The Times West Virginian

WVU Sports

November 17, 2010

Louisville no pushover for WVU

MORGANTOWN — As they say, different strokes for different folks, and it doesn’t matter really what you are specifically talking about. It could be golf or politics, tennis or business.

Life, you see, is not a one-size fits all deal and that is what makes it so interesting.

Bobby Petrino can take a Louisville football team and turn it into a Top 10 program. Right place, right time, right guy.

Steve Kragthorpe replaced him and saw the program crumble. Wrong place, wrong time, wrong guy.

Now Charlie Strong is in his first season as Louisville coach, a man in possession of a high level coaching pedigree that includes stops at Florida under Urban Meyer, South Carolina under Steve Spurrier, Notre Dame under Lou Holtz, three coaches who have won national championships.

As his first year moves toward a conclusion and he readies his team to face West Virginia this week in a game that means nothing less than world peace to both teams — Louisville looking to become bowl eligible and WVU looking to gain at least a share of the Big East Conference championship — Strong seems to be the right guy in the right place at the right time.

He has taken Kragthorpe’s talent and turned it into a team to be reckoned with, a team that leads the Big East in points scored and that is showing flashes of developing a defense that is capable of almost anything, like shutting out a Connecticut team that has beaten both Pitt and West Virginia.

“This is an explosive offense. They can score from anywhere,” Stewart said.

If, when you played against Kragthorpe’s Louisville you felt you were supposed to win, this may not be the case now. This is especially true with the Mountaineers going into a sold out Papa John’s Cardinal Stadium.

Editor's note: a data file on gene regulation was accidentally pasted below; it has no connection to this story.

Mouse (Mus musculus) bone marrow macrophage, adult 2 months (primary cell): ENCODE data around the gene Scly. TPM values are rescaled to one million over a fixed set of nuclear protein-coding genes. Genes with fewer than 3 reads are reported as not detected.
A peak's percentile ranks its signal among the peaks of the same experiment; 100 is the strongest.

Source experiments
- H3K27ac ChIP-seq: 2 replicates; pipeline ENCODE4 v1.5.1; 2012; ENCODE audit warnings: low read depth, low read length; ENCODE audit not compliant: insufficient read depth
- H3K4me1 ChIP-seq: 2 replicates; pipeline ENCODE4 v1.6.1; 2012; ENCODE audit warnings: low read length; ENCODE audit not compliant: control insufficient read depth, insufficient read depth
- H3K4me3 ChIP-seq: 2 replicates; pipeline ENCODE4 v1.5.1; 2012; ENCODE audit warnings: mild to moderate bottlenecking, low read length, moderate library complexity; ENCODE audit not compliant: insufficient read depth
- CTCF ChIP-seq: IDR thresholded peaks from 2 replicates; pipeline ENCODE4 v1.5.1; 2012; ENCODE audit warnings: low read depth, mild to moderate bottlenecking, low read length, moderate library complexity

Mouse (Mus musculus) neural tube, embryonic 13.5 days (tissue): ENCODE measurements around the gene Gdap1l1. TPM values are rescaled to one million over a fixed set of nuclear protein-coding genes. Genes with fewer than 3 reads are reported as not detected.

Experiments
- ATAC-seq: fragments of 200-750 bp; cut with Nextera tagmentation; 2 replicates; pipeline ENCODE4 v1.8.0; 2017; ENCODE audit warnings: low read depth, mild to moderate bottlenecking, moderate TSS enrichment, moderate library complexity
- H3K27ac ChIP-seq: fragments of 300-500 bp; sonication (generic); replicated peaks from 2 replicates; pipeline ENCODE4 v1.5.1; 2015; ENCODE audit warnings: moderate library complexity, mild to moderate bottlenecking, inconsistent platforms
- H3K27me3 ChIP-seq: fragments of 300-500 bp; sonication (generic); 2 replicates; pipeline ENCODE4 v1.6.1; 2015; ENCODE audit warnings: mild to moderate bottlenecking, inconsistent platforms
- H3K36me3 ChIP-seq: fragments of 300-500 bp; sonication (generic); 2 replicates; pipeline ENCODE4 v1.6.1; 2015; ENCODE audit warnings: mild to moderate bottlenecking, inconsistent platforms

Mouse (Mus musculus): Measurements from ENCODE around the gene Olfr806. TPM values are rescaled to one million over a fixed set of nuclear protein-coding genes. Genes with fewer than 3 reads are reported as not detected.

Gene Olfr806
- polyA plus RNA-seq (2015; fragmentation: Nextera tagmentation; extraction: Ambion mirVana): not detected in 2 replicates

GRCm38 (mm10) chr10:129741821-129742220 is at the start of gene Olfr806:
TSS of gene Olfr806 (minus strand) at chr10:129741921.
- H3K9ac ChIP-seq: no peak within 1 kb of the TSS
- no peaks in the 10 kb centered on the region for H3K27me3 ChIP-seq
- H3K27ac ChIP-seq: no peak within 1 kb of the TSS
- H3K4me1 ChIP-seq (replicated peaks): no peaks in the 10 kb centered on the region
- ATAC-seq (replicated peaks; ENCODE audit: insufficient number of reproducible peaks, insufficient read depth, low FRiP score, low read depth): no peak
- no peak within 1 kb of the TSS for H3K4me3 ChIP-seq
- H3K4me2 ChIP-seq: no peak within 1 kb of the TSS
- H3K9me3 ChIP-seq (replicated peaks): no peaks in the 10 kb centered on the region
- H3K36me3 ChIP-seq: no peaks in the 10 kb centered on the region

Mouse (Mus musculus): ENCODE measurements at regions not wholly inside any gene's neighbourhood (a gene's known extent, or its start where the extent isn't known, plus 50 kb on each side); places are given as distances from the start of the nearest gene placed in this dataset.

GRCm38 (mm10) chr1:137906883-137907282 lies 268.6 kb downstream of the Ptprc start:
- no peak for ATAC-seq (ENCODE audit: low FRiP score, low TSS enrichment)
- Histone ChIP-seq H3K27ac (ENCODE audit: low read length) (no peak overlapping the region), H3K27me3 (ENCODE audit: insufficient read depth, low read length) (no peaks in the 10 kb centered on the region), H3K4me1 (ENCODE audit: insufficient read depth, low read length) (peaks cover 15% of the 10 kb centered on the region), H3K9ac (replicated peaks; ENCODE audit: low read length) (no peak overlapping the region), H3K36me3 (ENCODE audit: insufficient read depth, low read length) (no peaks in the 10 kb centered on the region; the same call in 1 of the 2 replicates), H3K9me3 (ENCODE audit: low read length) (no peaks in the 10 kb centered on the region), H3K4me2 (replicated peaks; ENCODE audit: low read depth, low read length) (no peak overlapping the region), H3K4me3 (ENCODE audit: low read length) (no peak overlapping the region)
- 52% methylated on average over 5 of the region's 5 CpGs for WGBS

WVU has not been a good road team this year. Its first road game was at Marshall and if the Mountaineers did come away with a victory, it wasn’t because they did anything but have two drives at the very end of the game, hit a two-point conversion with 12 seconds left in regulation to force overtime and then win when a makeable field goal was missed.

And that Marshall team was not to be confused with a good team.

West Virginia went then to LSU and lost, although playing well, and then went to Connecticut and lost, not playing well. In fact, for those who would argue they could be 2-1 away from home with any luck at LSU you could just as easily argue with a touch of bad luck at Marshall they could be 0-3.

Now they walk into Louisville against a team that can really score points and has a lot to prove, a team coming back from a tough lost in overtime to South Florida.

“Guys get a chance to go out and prove themselves every week. We still have two games to play,” Strong noted on the Big East Conference call Monday.

It won’t be easy for Louisville, for as explosive as its offense is, it is facing the nation’s No. 4 defense, the only team that has not allowed more than 21 points all season.

But Louisville has some weapons, a couple of big strong quarterbacks in Adam Foromn and Justin Burke, three solid receivers in Doug Beaumont, Cameron Graham and Josh Bellamy and one of the nation’s best rushes in Bilal Powell, now joined by a healthy Victor Anderson, also a threat.

Powell is much like WVU’s Noel Devine in that he is a quiet hero, one who would rather rack up the yardage than the verbage.

“You don’t have to have a voice,” Strong said. “Your action is out of the field and how you carry yourself. He’s been a model citizen.”

He hasn’t been a bad runner, either, as 1,207 yards and nine touchdowns attest. By comparison Devine has 770 yards and five touchdowns.

While Strong inherited him, he eagerly installed him as team leader.

“I had a chance to recruit him out of high school while at Florida. They were playing a playoff game against a team we got five guys off of. I told him I saw you that night,” he explained.

He certainly has Stewart’s attention, especially running out of the “Wildcat”.

“He looks like the heartbeat of that offense,” Stewart said.

E-mail Bob Hertzel at

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